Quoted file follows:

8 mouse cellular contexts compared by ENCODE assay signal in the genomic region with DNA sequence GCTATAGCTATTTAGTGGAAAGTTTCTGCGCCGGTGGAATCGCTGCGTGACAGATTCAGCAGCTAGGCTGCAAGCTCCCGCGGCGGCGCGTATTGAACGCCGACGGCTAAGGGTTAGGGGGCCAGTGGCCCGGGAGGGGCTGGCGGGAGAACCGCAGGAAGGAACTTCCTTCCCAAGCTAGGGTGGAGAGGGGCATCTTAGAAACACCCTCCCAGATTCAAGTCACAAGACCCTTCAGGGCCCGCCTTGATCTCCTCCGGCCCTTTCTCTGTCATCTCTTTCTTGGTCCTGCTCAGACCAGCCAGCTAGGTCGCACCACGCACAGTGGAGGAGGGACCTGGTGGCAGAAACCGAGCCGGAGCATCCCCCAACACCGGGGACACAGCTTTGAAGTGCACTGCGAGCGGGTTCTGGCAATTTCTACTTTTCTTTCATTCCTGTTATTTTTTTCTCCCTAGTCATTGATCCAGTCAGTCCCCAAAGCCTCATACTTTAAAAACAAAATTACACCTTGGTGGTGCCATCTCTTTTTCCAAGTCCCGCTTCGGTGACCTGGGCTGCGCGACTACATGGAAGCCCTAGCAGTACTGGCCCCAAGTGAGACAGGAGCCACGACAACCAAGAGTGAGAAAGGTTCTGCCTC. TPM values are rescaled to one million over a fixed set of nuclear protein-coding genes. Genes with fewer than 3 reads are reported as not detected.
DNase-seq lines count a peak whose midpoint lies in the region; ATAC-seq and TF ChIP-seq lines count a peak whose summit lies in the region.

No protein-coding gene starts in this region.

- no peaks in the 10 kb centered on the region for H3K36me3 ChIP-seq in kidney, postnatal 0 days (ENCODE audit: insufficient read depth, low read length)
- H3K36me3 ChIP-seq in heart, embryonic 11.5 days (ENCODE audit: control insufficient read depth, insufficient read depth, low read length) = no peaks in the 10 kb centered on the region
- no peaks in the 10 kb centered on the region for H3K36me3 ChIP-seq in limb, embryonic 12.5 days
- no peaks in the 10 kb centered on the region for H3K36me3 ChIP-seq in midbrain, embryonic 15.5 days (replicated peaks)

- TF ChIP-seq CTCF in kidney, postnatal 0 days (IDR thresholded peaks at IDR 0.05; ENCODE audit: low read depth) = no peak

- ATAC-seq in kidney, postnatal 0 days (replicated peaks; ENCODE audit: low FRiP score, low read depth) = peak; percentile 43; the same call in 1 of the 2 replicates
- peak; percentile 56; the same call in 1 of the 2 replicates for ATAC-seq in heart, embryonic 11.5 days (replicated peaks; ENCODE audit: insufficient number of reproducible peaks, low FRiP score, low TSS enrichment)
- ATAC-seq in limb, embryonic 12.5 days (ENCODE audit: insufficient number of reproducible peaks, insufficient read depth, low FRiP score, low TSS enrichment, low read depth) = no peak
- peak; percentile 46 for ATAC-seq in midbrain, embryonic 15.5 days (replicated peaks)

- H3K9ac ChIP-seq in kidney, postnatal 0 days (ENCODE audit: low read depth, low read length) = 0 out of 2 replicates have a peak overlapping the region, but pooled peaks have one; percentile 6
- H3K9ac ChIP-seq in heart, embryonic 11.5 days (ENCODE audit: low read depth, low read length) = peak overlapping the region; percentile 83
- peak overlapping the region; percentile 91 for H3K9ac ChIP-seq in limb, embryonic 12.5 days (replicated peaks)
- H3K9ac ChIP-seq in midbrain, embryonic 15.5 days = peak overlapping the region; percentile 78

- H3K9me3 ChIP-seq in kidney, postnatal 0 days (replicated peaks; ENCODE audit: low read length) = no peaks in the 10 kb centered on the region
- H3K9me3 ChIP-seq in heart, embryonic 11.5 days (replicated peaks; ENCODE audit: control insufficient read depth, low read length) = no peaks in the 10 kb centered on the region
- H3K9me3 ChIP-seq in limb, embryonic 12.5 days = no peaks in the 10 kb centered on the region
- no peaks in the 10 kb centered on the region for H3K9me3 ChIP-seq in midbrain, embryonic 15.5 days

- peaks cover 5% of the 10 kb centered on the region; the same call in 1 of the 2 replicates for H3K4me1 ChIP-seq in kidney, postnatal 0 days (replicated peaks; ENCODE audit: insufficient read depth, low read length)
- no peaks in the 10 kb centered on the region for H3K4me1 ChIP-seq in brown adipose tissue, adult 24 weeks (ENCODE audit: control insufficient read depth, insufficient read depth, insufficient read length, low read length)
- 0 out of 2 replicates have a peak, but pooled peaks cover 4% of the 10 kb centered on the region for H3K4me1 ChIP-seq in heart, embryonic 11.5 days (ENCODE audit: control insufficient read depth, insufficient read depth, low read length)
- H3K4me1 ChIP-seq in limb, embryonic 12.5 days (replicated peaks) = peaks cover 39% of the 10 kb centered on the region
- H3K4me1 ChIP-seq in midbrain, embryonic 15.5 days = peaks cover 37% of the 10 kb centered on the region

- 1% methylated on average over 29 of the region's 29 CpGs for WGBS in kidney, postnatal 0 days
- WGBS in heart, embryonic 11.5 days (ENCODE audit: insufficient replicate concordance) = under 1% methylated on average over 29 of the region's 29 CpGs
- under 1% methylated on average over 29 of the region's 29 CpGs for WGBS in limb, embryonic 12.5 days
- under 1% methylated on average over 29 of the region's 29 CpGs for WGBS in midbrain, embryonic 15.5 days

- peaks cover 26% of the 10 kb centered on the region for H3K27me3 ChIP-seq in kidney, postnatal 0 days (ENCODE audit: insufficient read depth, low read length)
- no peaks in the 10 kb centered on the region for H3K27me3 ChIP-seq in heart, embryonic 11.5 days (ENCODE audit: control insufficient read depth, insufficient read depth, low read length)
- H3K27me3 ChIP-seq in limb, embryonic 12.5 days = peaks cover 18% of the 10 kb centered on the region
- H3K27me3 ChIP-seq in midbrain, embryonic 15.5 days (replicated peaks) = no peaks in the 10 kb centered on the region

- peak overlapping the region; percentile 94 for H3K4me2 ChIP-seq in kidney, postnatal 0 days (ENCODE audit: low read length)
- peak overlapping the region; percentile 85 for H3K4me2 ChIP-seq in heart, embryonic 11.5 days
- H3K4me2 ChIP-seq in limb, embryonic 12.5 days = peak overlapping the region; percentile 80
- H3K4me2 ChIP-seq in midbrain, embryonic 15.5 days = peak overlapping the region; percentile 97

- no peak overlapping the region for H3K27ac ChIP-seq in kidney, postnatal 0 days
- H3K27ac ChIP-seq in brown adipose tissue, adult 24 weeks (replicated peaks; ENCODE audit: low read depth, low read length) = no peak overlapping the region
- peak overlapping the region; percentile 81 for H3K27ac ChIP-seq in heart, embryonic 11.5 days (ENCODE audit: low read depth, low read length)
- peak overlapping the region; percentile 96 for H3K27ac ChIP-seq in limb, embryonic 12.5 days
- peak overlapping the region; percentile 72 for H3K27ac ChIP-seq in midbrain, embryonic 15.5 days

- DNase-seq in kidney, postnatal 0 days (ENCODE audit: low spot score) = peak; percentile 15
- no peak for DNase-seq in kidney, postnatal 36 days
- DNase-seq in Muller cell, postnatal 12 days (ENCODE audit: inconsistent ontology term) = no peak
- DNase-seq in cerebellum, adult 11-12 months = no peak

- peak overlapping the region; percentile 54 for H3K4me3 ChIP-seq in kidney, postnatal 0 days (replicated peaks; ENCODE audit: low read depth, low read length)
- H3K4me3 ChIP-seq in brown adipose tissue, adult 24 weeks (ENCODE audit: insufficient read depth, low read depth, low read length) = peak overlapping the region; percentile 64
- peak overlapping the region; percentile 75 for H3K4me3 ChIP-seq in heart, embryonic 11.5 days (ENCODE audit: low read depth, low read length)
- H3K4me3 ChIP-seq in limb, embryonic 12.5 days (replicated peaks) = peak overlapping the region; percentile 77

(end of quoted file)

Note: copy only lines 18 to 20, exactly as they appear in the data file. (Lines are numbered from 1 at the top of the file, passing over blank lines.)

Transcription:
- H3K9me3 ChIP-seq in heart, embryonic 11.5 days (replicated peaks; ENCODE audit: control insufficient read depth, low read length) = no peaks in the 10 kb centered on the region
- H3K9me3 ChIP-seq in limb, embryonic 12.5 days = no peaks in the 10 kb centered on the region
- no peaks in the 10 kb centered on the region for H3K9me3 ChIP-seq in midbrain, embryonic 15.5 days